And the reason is because, looked at just humanly, this was a horrendous hour through which Jesus had to pass. It was not just the physical pain; it was not just being nailed to a cross–people had endured that for centuries, however excruciating it was; it was that at that moment, He would become identified with your sin and mine. It was at that moment that fellowship would be broken with the Father. It was at that moment that darkness would be upon the face of the earth because He would be dying and making a sacrifice for our sins and becoming sin for us–that was the burden that He wrestled with in Gethsemane and took all the way to the cross.
But, the Scripture also says, “Who for the joy that was set before Him endured the cross despising the shame.” Listen, I want to tell you something. You can go through anything in life; you can go through the most excruciating and difficult experience, whether it is physical or whether it is emotional. You can handle it if you can see God and eternity–if you know it’s just for a time and that a better day is coming, a better eternity is coming.
So Jesus knew His destination: He was going back to the Father. Now I want to ask you a question today: does that mean that when Jesus goes back to the Father, one thing is sure, He’s never going to have to serve again? That’s what I would think. If I were writing the Bible, that’s what I’d say: “Jesus came to this earth, He became a servant, and He served and now that He’s in heaven: nothing but glory, nothing but honor, nothing but praise.”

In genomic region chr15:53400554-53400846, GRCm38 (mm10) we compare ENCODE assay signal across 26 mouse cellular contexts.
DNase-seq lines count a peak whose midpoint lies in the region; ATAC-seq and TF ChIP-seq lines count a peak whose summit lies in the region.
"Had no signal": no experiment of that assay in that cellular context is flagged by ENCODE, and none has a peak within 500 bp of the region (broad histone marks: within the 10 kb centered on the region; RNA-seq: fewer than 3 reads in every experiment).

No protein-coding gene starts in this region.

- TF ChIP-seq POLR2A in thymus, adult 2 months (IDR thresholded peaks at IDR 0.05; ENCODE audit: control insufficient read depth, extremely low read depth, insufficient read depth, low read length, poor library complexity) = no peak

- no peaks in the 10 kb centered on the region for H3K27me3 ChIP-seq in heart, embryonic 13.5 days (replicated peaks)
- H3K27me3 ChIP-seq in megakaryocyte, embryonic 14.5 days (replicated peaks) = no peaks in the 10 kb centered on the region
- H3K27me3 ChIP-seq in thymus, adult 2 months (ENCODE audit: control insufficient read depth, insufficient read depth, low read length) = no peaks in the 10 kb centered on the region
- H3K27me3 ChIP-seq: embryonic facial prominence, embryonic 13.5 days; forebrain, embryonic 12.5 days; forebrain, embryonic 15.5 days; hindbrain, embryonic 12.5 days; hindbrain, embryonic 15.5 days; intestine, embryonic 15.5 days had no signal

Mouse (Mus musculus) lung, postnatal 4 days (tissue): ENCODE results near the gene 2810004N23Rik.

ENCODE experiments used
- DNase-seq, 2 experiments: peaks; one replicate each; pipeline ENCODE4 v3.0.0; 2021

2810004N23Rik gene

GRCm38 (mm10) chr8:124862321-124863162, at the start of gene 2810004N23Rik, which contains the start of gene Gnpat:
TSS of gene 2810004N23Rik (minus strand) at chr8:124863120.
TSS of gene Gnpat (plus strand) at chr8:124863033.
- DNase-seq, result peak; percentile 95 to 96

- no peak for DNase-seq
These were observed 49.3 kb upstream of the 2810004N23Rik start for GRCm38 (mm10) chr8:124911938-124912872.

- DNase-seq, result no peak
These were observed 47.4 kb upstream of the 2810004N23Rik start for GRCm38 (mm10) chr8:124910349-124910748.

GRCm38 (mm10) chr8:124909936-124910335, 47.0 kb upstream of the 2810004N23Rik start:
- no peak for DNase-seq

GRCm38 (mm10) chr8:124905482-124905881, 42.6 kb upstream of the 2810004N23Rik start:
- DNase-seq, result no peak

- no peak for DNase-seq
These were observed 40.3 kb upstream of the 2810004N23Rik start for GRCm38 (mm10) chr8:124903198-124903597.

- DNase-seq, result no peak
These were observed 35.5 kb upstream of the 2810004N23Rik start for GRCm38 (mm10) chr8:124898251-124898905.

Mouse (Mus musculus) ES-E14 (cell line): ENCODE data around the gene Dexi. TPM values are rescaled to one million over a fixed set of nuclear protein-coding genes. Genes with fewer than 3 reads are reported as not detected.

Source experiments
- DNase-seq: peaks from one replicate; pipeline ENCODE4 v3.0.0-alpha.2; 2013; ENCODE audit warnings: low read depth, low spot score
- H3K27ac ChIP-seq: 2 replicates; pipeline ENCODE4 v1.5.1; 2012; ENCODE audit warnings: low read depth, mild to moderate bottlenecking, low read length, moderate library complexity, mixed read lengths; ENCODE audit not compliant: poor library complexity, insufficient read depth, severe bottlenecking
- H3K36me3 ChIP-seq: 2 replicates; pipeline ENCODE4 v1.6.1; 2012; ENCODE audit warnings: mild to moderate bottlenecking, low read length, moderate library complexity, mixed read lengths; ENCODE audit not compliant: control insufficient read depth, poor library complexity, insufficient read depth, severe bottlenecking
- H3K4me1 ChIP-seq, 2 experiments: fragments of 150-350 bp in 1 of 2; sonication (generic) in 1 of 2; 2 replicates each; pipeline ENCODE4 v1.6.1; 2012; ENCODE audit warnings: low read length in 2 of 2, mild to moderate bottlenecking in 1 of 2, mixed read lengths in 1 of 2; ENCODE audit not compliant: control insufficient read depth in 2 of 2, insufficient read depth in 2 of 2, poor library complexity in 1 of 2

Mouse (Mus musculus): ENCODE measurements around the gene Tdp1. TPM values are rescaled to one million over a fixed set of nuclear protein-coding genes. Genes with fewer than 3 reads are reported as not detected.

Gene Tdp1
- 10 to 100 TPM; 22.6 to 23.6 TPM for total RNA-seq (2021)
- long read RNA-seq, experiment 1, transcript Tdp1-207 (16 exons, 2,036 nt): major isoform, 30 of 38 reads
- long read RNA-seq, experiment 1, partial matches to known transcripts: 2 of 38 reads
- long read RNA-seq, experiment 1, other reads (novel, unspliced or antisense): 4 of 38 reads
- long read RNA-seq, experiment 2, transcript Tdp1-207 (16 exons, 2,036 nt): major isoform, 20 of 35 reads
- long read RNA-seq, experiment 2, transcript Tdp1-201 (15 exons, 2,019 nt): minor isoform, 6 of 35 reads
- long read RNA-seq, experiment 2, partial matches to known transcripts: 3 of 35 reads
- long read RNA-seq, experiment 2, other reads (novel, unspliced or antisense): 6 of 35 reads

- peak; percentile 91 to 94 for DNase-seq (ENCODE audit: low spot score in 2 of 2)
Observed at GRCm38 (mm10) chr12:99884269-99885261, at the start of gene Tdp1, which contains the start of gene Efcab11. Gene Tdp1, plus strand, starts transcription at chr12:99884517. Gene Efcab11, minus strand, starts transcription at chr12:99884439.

Now folks, one of the reasons you know that the Bible is the Word of God is because it’s got stuff in here that no person would ever possibly even think of making up. This is what the Scripture says that Jesus said, “Be ready and dressed for service and keep your lamps burning, like men waiting for their master to return from a wedding banquet, so that when he comes and knocks, they can immediately open the door for him. It will be good for those servants whose master finds them watching when he comes. I tell you the truth, he (that is, the master) will dress himself to serve, will have them recline at the table and will come and wait on them.
Do you realize that Jesus here is talking about Himself, really, as the master? Now, I have not checked with the experts, but I really do think that what it means is that Jesus is going to serve us in the Kingdom. And here you and I are too proud to serve one another. No wonder Augustine said, “God has humbled Himself but man remains proud.”
Jesus serving His people even in the Kingdom. We’ll see Him possibly as He serves us at the table.
What did Jesus know? He knew, of course, His time. He also knew His mission. He knew His destination. What life-changing lessons are there from this passage that will change the way in which we view servanthood and hopefully perhaps change the way in which we view our vocation for as long as we live?